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Feature StoryTokyo

Sampuru: Delicious Wax!

Everyone mistakes the beautiful fruit bowl in the new model home as real food. The gloss on the apple and the bumps on the orange are so realistic that you naturally want to take a bite. In Japan, they take this to a whole new level.

Most restaurants in Tokyo, Japan have a display wall of food in their window or on the street. At first, these displays confused me. My mind immediately thought: “Why would they let food sit out and spoil like this? How is it staying in its place like that? Phew, that ramen looks delicious!” However, as I looked closer I could see the gloss and shine on the corners of the “food.”

Turns out that these waxed foods are called Sampuru! (Sampuru comes from the word sample). The use of Sampuru dates as far back as the 1920s, when menus were not common at the time. These wax foods are made with polyvinyl chloride.   The creator is Takizo Iwasaki, who realized that candle wax could be molded into different shapes and foods. Iwasaki’s first attempt at food models was through making a sample of omurice, a popular dish in Japan. Iwasaki then opened up a workshop in Gujo Hachiman, which is now regarded as the central industry of waxed replica foods. According to the Smithsonian Magazine nearly 80 percent of Japan’s waxed food is made in Gujo Hachiman!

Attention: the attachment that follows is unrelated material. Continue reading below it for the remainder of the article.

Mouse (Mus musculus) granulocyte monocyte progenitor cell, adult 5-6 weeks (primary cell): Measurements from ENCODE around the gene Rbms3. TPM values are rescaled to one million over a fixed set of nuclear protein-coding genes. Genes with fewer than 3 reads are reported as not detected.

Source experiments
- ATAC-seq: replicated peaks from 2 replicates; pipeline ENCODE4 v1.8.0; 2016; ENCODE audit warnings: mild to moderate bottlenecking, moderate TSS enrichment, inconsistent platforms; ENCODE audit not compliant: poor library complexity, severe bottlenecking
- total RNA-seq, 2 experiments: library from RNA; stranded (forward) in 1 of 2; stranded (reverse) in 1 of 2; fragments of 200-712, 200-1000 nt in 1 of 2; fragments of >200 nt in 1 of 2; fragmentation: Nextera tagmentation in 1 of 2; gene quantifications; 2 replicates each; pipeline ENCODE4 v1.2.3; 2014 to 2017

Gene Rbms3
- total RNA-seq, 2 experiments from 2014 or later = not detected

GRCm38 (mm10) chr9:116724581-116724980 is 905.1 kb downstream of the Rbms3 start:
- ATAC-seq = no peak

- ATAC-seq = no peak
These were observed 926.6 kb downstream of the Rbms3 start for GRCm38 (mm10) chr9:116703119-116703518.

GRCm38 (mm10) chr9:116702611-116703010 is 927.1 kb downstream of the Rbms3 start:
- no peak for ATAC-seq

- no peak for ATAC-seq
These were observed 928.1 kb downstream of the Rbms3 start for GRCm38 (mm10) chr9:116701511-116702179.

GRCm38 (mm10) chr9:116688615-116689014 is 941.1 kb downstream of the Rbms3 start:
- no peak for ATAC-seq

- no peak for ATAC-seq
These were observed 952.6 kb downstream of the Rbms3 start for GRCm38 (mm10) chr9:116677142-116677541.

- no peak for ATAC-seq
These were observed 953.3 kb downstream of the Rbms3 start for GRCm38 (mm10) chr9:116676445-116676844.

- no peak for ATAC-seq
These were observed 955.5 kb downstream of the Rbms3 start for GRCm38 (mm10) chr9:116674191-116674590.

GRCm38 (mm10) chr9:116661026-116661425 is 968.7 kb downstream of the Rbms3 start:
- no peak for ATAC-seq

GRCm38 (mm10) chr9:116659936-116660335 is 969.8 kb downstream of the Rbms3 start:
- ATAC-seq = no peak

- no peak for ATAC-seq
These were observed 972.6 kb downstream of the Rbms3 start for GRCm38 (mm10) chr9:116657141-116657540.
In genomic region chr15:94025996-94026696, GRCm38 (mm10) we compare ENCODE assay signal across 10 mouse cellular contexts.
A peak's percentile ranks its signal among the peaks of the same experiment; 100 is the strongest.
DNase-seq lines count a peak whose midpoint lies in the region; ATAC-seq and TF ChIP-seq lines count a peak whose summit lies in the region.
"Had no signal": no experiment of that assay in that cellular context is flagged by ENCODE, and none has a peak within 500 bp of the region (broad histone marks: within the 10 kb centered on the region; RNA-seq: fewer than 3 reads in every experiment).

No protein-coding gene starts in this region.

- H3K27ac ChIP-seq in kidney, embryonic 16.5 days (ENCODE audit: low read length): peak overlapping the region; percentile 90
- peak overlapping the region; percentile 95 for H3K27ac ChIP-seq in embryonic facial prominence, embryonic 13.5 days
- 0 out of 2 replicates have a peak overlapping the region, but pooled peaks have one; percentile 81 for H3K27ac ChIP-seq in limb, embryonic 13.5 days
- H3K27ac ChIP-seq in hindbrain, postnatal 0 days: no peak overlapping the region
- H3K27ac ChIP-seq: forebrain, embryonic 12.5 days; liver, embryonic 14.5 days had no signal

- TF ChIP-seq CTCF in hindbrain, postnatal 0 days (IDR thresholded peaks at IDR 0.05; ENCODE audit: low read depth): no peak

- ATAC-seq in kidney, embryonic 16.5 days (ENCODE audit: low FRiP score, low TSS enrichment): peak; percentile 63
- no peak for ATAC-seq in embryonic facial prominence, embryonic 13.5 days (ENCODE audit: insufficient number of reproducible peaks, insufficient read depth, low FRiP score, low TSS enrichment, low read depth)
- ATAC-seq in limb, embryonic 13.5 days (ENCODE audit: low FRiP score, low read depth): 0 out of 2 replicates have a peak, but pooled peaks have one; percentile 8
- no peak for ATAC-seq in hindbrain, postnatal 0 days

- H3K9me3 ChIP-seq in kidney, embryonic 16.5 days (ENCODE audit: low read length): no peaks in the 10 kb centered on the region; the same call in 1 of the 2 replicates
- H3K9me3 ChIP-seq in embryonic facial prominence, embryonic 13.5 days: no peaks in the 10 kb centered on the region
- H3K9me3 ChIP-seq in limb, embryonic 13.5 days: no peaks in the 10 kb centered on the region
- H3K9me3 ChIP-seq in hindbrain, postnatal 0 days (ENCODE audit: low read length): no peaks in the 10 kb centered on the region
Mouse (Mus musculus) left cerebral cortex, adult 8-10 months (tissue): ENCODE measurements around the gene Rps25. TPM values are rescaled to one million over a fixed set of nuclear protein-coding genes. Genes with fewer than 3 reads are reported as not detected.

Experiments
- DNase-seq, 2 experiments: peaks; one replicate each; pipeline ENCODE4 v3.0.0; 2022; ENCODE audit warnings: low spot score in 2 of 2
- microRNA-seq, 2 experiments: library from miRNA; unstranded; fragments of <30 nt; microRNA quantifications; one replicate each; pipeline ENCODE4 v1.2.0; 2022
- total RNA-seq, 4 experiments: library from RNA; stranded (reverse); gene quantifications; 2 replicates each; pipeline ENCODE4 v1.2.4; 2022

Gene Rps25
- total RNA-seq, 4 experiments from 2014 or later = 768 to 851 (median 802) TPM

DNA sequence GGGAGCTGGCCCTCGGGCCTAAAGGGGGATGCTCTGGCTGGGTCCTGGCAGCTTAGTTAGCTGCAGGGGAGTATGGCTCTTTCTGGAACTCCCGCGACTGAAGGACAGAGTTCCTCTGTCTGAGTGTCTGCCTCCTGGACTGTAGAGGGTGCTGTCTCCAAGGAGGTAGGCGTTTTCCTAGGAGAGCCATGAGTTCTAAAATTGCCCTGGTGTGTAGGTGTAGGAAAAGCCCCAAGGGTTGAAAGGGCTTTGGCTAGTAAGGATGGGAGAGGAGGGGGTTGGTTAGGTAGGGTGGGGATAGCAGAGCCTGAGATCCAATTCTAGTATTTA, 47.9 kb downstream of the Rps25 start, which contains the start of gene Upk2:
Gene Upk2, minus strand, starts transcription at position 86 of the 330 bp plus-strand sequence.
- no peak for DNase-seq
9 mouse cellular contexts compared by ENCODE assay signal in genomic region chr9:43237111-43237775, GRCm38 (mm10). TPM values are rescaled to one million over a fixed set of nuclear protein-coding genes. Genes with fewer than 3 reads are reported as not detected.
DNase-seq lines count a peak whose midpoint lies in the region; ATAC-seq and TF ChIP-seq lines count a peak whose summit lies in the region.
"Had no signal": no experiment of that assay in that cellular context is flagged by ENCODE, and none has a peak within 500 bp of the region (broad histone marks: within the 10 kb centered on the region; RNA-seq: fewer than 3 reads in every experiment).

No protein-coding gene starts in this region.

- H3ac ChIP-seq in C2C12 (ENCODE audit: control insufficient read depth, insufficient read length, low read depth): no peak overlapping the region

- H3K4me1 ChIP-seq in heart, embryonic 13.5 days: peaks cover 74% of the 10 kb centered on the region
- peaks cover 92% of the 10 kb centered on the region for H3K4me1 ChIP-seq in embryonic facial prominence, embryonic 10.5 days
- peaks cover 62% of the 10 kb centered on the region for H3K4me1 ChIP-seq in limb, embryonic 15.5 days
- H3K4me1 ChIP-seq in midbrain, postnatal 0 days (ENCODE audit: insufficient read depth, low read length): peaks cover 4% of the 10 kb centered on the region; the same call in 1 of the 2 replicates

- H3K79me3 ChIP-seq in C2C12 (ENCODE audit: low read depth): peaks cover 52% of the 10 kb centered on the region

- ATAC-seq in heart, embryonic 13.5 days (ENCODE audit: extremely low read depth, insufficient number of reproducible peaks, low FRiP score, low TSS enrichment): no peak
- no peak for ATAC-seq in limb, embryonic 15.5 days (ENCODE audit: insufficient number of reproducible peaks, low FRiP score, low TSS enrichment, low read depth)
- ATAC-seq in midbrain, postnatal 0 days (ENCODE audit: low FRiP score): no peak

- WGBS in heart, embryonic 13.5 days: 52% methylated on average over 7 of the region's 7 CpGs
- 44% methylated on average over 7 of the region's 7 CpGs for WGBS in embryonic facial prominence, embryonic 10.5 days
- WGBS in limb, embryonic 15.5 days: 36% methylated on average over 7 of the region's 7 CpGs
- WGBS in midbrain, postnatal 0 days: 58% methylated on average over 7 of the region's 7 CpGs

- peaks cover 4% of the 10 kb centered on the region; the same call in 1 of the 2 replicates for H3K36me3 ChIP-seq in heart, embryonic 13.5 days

The wax is dipped in cold water and then molded through various techniques to create the desired food. 

Here’s how it’s done:

Sampuru are nowhere near cheap; restaurants pay more than $36 for a cup of tea! I’m positive they make up for this through revenue in their restaurant.

There are even locations where you can go in as a tourist and make the wax foods yourself!  Even if you don’t have time to sit down and craft a beautiful three-course meal, there’s plenty of souvenirs around Japan of fake food as key chains or phone cases. 

Looking at the wax foods throughout Tokyo were extremely helpful. My Japanese is a little rusty and having a visual representation of the foods in front of me saved a lot of time and trouble. Instead of trying to whip out Google Translate and get an inaccurate description of the food, I could just look at the wax figure and see what was already there. 

If I ever go back to Japan, I think Gujo Hachiman will be my first stop!

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